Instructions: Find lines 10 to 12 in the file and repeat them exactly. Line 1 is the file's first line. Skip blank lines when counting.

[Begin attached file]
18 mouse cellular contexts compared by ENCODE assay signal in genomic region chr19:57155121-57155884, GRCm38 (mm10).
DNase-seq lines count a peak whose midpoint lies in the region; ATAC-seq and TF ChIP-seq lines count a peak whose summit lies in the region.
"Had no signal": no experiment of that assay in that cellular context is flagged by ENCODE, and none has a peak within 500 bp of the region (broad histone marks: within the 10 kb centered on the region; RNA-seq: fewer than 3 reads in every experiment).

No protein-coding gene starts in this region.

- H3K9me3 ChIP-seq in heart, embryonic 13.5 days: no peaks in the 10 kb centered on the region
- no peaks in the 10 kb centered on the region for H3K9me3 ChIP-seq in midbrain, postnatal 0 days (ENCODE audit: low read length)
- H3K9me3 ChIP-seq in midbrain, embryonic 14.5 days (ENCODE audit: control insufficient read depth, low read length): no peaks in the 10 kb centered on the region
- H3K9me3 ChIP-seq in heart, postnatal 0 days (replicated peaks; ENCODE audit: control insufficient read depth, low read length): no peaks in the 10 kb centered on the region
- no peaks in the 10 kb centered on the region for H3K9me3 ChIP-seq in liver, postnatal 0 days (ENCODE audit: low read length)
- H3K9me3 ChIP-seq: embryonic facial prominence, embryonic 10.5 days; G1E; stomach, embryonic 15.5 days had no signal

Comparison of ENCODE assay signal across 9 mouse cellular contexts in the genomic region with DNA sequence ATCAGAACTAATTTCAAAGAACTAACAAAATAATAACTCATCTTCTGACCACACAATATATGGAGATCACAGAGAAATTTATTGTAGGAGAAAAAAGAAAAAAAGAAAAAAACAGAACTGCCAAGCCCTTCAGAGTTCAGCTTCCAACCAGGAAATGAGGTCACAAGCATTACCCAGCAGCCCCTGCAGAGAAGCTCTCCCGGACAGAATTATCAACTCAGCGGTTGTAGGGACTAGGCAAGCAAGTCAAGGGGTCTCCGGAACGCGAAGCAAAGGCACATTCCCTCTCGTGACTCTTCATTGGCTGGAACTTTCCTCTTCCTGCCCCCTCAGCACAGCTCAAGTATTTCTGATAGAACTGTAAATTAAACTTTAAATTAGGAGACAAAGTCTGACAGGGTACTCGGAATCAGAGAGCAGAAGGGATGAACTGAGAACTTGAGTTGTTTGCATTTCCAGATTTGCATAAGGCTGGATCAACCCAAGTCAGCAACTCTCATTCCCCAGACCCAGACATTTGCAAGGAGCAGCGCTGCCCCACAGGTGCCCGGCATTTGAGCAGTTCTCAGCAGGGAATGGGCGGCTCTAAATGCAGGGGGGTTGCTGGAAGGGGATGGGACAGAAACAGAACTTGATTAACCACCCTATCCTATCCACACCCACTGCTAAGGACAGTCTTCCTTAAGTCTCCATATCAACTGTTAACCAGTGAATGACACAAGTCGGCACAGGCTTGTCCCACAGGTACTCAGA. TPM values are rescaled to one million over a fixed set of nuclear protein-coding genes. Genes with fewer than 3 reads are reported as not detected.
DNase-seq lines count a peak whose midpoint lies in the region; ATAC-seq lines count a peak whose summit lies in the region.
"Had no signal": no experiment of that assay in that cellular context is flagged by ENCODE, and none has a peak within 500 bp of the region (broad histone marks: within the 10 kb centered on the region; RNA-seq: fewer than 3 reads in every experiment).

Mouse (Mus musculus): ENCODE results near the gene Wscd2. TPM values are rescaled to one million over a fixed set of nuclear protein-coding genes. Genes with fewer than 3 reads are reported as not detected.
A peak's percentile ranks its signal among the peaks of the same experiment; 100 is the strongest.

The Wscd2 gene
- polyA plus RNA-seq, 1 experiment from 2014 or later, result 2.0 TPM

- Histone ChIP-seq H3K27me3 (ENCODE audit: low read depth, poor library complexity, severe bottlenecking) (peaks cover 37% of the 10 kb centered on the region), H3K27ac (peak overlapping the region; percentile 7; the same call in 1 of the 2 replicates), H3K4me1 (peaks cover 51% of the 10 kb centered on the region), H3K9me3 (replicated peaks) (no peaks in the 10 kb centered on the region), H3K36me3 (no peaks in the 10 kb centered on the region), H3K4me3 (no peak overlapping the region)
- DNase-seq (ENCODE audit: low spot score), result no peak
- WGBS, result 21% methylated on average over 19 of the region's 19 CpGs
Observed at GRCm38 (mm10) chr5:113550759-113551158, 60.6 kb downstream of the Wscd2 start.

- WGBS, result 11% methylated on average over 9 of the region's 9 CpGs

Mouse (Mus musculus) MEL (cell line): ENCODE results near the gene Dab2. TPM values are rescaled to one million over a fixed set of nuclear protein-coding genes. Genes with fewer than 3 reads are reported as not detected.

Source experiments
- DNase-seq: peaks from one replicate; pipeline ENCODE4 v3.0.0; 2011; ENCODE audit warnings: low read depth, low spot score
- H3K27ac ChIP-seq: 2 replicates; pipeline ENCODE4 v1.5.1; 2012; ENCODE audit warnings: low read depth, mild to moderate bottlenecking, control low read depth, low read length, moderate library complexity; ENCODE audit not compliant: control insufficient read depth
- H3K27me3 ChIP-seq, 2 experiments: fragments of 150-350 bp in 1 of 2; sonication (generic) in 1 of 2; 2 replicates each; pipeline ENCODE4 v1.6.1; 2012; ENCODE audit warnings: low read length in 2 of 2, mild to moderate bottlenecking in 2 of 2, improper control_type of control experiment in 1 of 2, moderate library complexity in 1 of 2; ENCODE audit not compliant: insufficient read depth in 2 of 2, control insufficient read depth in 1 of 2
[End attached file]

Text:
- H3K9me3 ChIP-seq: embryonic facial prominence, embryonic 10.5 days; G1E; stomach, embryonic 15.5 days had no signal

Comparison of ENCODE assay signal across 9 mouse cellular contexts in the genomic region with DNA sequence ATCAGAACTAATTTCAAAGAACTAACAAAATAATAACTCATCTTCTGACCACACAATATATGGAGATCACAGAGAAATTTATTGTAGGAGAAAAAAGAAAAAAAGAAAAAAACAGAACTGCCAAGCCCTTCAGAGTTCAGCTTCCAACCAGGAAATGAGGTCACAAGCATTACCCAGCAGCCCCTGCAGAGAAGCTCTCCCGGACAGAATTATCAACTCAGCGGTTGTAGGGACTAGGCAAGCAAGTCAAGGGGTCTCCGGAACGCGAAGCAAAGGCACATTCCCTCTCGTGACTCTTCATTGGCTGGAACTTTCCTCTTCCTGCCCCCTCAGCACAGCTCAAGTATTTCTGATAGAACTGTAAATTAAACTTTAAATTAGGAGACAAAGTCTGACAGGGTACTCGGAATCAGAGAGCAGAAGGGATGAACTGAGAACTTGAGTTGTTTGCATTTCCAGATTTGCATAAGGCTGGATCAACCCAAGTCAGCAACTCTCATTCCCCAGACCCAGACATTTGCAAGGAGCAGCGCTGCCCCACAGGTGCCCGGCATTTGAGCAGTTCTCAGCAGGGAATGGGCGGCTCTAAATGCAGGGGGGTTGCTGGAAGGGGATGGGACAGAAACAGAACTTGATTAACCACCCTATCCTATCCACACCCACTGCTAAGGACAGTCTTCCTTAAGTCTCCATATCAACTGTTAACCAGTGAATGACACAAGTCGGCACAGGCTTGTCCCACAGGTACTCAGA. TPM values are rescaled to one million over a fixed set of nuclear protein-coding genes. Genes with fewer than 3 reads are reported as not detected.
DNase-seq lines count a peak whose midpoint lies in the region; ATAC-seq lines count a peak whose summit lies in the region.